Hibernation is one of the great mysteries of the animal kingdom. How can animals survive such long periods without eating? As a biologist, I’ve researched this topic thoroughly and have prepared this article to provide you with some key insights into this fascinating adaptation.
Hibernation allows animals to reduce their energy needs when necessary, by decreasing their metabolic rate, lowering their body temperature, and reducing their heart rate and breathing rate. Hibernating animals appear to stay alive by having just enough blood and oxygen moving around their bodies. A few species can survive being frozen solid, including the Arctic ground squirrel.
A common definition for hibernation is a long-term state in which body temperature is significantly decreased, metabolism slows drastically, and the animal enters a comalike condition that takes some time to recover from.
Hibernation is More Common than You Might Think
Hibernation is a regular survival strategy in over 200 species that we know of. For many years, experts believed hibernation occurred only in polar and temperate environments. More recently, people have discovered that animals can hibernate in all sorts of environments, including arid deserts and tropical rainforests, as a way of reducing their energy needs.
Hibernation allows animals to conserve energy when there isn’t enough food or water available to maintain activity levels necessary to successfully hunt, forage, or avoid predators. They do this by decreasing their metabolic rate and lowering their body temperature. Hibernation can last for days, weeks, or months – depending on the species, the time of year, ambient temperature range, and the animal’s overall health.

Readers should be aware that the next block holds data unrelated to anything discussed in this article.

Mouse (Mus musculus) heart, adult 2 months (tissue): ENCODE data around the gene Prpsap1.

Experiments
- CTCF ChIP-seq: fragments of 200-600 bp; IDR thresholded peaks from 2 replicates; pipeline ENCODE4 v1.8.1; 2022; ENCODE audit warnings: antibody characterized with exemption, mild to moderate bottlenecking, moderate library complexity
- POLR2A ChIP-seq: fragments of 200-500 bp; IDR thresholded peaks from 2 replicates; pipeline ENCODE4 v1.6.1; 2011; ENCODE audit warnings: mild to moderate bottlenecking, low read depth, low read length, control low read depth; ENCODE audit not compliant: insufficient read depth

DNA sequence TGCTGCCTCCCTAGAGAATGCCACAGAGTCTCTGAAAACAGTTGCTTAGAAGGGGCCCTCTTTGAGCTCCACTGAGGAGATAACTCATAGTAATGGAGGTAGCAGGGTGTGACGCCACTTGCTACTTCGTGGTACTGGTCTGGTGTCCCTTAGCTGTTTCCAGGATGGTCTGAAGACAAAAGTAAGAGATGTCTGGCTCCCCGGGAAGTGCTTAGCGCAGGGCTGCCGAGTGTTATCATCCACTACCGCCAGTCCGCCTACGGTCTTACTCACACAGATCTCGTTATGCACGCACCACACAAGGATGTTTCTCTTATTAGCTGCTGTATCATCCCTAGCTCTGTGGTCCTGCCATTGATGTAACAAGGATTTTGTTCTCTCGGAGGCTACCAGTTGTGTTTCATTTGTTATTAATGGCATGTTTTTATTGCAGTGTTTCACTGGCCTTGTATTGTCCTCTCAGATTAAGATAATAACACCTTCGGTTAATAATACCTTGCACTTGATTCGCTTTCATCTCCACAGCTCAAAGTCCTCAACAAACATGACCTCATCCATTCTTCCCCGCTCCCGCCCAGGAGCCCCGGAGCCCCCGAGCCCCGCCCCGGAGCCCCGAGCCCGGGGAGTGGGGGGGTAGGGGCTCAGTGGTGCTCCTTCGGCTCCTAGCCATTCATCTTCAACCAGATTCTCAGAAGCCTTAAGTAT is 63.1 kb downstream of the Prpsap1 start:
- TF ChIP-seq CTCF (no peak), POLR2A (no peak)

How Much Energy Can Animals Save in Hibernation?
The reduction in activity along with the low metabolic rate reduces energy requirements during the hibernation season by up to 95%. During dormancy, rodents typically use about 15 percent of the energy used during normal activity.
The behaviors necessary for hibernation, like going for weeks without sleep, or dropping to near-freezing body temperatures would be potentially fatal to non-hibernating species like us.
Is There a Difference between True Hibernators and Light Sleepers?
True hibernators have a period of torpor during which their metabolism drops to just 5 percent its normal rate. Their body temperature drops and heart and breathing rates are just a fraction of what they are during their active periods. Numerous small mammals are true hibernators, including skunks, chipmunks, hedgehogs, squirrels, mice, and bats.
Most true hibernators don’t need to urinate or have a bowel movement, since the urea is broken into amino acids and the waste is reabsorbed back into the body. Similarly, they don’t get dehydrated because they absorb sufficient moisture from stored fat.
Groundhogs provide a good example of what it takes to survive as a true hibernator. During hibernation, the groundhog’s body temperature drops from 37’C (99’F) to as low as 5’C (33’F). The heart rate plummets from about 80 beats per minute to 5, and the breathing rate goes from 16 breaths a minute to as few as 2.
There’s also one bird known to be a true hibernator, the Common Poorwill.
The Common Poorwill finds a spot under rotten logs or rocky hollows and stays there for up to five months. Its daily energy needs drop by 93% and it can live up to 100 days on 10 grams of stored body fat. Once hibernation is over, the poorwill takes about seven hours to regain its normal body temperature.
Light sleep hibernators